All three police officers were casualties in the war against human evil that never ends. It’s an even dirtier and more unglamorous war than Iraq or Afghanistan. And police officers are hated in a way that it’s still socially unacceptable to hate soldiers. Ramos and Liu were the latest casualties of that hatred.

    The police officer is the handyman of the welfare state. His job is to put his life on the line to plug the social leaks that the sociologists, consultants and social planners who made this mess had not foreseen. It’s his job to be there for a domestic violence complaint in a Florida motel at two in the morning or a failure of multiculturalism between two warring gangs in Oakland. He goes to places that the politicians don’t like to think about and deals with issues that the welfare state created and walked away from.

    Progressives don’t believe in evil. It’s the beat cop who has to believe in it and clean it up.

    The planners and politicians who allocate funds for new housing projects don’t have to patrol them at night. They don’t have to walk down a narrow concrete block hallway lined with dirty doors any of which can open at any minute with a gun behind it. The drug sentencing reformers have never had to carry a deranged screaming figure through the rusting doors of an emergency room. They have never had to get their soft shoes dirty walking through puddles of blood in an alleyway.

    When liberalism fails, it’s the cop who gets the call. And when he does get the call, it’s the liberals who will be the first to call for his head.
    It’s not enough that the cop has to clean up for the welfare state. He also has to be its scapegoat.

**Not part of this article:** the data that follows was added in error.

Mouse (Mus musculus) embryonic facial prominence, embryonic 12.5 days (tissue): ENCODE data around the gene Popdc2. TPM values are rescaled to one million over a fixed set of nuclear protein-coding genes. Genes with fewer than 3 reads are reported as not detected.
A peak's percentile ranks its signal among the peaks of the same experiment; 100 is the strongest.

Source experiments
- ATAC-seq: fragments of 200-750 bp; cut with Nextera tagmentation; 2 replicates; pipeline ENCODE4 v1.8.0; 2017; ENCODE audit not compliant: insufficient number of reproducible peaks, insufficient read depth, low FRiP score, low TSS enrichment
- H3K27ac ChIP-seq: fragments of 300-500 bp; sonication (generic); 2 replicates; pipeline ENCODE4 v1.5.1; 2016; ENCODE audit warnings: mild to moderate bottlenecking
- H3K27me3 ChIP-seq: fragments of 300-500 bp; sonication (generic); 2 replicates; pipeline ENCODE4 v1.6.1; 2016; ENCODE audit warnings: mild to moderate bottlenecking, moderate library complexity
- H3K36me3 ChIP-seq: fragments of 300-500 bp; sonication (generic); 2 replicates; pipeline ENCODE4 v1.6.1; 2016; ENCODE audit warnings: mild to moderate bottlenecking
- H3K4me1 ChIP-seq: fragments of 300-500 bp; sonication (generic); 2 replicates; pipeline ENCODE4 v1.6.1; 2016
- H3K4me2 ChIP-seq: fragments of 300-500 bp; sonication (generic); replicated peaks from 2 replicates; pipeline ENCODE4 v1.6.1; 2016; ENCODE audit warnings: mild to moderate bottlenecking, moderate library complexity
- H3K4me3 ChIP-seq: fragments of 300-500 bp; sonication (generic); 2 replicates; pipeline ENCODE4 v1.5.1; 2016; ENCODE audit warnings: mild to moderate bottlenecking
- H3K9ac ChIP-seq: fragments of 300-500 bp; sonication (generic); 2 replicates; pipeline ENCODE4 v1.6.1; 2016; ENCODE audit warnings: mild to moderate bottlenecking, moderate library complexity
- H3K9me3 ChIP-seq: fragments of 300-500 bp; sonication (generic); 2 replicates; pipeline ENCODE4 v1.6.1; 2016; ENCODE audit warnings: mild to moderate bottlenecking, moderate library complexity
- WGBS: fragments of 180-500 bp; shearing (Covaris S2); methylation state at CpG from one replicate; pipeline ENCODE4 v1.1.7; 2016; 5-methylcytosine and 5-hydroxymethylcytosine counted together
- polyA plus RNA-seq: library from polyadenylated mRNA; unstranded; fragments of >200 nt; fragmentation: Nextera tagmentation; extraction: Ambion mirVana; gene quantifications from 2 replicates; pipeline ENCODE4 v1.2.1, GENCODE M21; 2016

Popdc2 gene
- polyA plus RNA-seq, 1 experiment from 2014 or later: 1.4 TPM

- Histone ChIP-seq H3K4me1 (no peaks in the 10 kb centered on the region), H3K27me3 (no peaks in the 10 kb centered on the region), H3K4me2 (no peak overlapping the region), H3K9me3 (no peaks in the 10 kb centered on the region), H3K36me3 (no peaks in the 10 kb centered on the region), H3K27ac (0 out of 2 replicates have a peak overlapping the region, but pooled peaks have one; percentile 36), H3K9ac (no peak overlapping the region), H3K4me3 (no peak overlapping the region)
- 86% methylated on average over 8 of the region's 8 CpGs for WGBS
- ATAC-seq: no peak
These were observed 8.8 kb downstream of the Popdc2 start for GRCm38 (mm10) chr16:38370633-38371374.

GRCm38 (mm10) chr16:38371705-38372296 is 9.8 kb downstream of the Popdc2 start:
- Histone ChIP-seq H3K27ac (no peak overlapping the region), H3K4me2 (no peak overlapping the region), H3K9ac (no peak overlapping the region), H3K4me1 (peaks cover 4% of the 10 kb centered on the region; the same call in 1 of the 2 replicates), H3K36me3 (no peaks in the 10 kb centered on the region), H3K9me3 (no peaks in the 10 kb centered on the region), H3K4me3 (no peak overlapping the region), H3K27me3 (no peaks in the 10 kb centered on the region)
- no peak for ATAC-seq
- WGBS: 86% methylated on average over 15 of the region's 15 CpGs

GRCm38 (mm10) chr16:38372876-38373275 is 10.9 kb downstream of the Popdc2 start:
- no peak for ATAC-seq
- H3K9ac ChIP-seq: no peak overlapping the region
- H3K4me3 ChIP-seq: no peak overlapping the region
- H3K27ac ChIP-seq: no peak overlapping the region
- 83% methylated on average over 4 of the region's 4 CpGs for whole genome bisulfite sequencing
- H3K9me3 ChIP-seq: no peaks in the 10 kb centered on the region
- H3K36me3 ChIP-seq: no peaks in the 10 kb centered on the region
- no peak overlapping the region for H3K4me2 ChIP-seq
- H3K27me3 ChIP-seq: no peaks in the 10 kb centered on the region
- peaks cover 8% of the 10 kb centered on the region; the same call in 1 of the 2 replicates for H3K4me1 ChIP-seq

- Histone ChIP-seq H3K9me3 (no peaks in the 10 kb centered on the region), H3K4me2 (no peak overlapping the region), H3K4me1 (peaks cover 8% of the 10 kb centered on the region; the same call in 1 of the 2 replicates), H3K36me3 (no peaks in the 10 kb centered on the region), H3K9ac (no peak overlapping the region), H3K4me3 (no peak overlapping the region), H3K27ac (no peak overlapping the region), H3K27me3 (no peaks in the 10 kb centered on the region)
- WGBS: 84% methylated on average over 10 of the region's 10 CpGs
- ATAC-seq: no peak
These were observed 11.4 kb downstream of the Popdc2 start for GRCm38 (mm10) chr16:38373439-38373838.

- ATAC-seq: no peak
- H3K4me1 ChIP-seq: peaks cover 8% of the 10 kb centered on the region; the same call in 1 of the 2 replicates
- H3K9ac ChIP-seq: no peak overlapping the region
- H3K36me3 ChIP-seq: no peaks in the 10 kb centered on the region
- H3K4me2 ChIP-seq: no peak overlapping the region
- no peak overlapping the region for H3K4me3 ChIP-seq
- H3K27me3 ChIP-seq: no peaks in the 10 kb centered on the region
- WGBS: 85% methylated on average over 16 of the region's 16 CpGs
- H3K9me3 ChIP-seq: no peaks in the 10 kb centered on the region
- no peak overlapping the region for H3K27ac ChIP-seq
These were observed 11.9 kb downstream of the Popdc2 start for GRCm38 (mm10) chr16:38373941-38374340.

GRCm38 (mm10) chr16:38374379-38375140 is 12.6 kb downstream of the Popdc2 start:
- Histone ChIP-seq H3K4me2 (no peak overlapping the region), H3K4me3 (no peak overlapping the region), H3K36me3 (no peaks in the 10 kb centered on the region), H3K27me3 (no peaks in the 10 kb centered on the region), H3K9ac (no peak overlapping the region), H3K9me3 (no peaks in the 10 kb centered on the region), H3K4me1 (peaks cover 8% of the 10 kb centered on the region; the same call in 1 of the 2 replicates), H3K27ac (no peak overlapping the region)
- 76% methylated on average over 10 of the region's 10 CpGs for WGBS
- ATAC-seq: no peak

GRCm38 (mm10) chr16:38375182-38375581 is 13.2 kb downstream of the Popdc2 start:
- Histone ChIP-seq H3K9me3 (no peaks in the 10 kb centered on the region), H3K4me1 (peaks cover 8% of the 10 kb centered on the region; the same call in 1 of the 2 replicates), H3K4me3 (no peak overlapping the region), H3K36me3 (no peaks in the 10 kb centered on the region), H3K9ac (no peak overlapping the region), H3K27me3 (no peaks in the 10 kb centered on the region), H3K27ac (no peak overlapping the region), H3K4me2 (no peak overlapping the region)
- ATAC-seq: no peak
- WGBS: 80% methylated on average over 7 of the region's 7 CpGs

The chants of “Black lives matter” aren’t aimed at the gangs and drug dealers who rack up an astronomical number of black deaths; it’s aimed at the cops who put their lives on the line saving black lives. It’s the very people whose messes they clean up who hate them the most.

    The police officer has come to embody America, abroad and at home, the nation that risks its lives to free peoples only to be despised for it, the nation that extends every benefit and privilege to its own criminals only to be shot and stabbed, raped and robbed for its endless generosity.

    The American police officer was never supposed to be venturing into neighborhoods where no one speaks English and the locals see him as a member of an occupying army or patrolling in communities where gang members number in the thousands and could take down the entire local police force.

    He was never supposed to be a social worker, a mediator, a medic and the commander of an invading army negotiating truces and treaties with the local tribes. And yet he is expected to be all these things and more. Every time he goes out he knows that he may face a choice between his life and his career.